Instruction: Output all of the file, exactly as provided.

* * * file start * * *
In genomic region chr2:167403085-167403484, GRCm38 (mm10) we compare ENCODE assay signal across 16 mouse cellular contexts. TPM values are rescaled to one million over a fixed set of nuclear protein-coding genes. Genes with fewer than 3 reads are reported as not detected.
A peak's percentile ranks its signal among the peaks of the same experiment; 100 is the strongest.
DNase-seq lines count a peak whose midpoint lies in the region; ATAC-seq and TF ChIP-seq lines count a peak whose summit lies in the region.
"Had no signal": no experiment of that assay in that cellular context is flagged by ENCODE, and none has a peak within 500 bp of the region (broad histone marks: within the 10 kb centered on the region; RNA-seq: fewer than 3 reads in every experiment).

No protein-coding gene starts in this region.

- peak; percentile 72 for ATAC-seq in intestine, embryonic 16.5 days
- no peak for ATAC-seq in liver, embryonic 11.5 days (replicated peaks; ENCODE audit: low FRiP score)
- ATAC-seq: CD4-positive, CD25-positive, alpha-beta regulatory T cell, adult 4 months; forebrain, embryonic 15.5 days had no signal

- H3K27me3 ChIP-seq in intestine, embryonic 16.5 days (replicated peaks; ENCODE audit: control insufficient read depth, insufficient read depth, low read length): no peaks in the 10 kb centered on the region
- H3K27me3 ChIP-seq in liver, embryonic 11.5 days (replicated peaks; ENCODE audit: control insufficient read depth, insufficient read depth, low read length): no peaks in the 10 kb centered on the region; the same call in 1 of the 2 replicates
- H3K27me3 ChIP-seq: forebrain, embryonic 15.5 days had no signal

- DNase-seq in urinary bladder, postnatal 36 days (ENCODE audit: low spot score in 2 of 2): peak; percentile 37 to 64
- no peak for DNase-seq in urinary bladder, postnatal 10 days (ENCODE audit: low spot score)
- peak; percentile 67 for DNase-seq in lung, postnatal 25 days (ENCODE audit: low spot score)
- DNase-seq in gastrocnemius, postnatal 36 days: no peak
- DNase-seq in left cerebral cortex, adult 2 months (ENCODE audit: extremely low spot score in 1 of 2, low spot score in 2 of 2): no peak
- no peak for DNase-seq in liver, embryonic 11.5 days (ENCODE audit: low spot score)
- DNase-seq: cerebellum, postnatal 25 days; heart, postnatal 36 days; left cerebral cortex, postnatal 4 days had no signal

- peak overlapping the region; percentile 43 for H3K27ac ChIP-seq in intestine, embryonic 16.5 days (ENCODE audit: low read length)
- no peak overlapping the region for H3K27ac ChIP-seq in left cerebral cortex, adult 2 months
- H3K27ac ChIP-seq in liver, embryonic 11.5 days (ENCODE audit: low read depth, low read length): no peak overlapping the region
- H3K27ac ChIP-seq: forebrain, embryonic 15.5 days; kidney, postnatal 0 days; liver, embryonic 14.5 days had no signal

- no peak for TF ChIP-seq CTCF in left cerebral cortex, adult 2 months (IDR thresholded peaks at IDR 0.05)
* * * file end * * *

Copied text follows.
In genomic region chr2:167403085-167403484, GRCm38 (mm10) we compare ENCODE assay signal across 16 mouse cellular contexts. TPM values are rescaled to one million over a fixed set of nuclear protein-coding genes. Genes with fewer than 3 reads are reported as not detected.
A peak's percentile ranks its signal among the peaks of the same experiment; 100 is the strongest.
DNase-seq lines count a peak whose midpoint lies in the region; ATAC-seq and TF ChIP-seq lines count a peak whose summit lies in the region.
"Had no signal": no experiment of that assay in that cellular context is flagged by ENCODE, and none has a peak within 500 bp of the region (broad histone marks: within the 10 kb centered on the region; RNA-seq: fewer than 3 reads in every experiment).

No protein-coding gene starts in this region.

- peak; percentile 72 for ATAC-seq in intestine, embryonic 16.5 days
- no peak for ATAC-seq in liver, embryonic 11.5 days (replicated peaks; ENCODE audit: low FRiP score)
- ATAC-seq: CD4-positive, CD25-positive, alpha-beta regulatory T cell, adult 4 months; forebrain, embryonic 15.5 days had no signal

- H3K27me3 ChIP-seq in intestine, embryonic 16.5 days (replicated peaks; ENCODE audit: control insufficient read depth, insufficient read depth, low read length): no peaks in the 10 kb centered on the region
- H3K27me3 ChIP-seq in liver, embryonic 11.5 days (replicated peaks; ENCODE audit: control insufficient read depth, insufficient read depth, low read length): no peaks in the 10 kb centered on the region; the same call in 1 of the 2 replicates
- H3K27me3 ChIP-seq: forebrain, embryonic 15.5 days had no signal

- DNase-seq in urinary bladder, postnatal 36 days (ENCODE audit: low spot score in 2 of 2): peak; percentile 37 to 64
- no peak for DNase-seq in urinary bladder, postnatal 10 days (ENCODE audit: low spot score)
- peak; percentile 67 for DNase-seq in lung, postnatal 25 days (ENCODE audit: low spot score)
- DNase-seq in gastrocnemius, postnatal 36 days: no peak
- DNase-seq in left cerebral cortex, adult 2 months (ENCODE audit: extremely low spot score in 1 of 2, low spot score in 2 of 2): no peak
- no peak for DNase-seq in liver, embryonic 11.5 days (ENCODE audit: low spot score)
- DNase-seq: cerebellum, postnatal 25 days; heart, postnatal 36 days; left cerebral cortex, postnatal 4 days had no signal

- peak overlapping the region; percentile 43 for H3K27ac ChIP-seq in intestine, embryonic 16.5 days (ENCODE audit: low read length)
- no peak overlapping the region for H3K27ac ChIP-seq in left cerebral cortex, adult 2 months
- H3K27ac ChIP-seq in liver, embryonic 11.5 days (ENCODE audit: low read depth, low read length): no peak overlapping the region
- H3K27ac ChIP-seq: forebrain, embryonic 15.5 days; kidney, postnatal 0 days; liver, embryonic 14.5 days had no signal

- no peak for TF ChIP-seq CTCF in left cerebral cortex, adult 2 months (IDR thresholded peaks at IDR 0.05)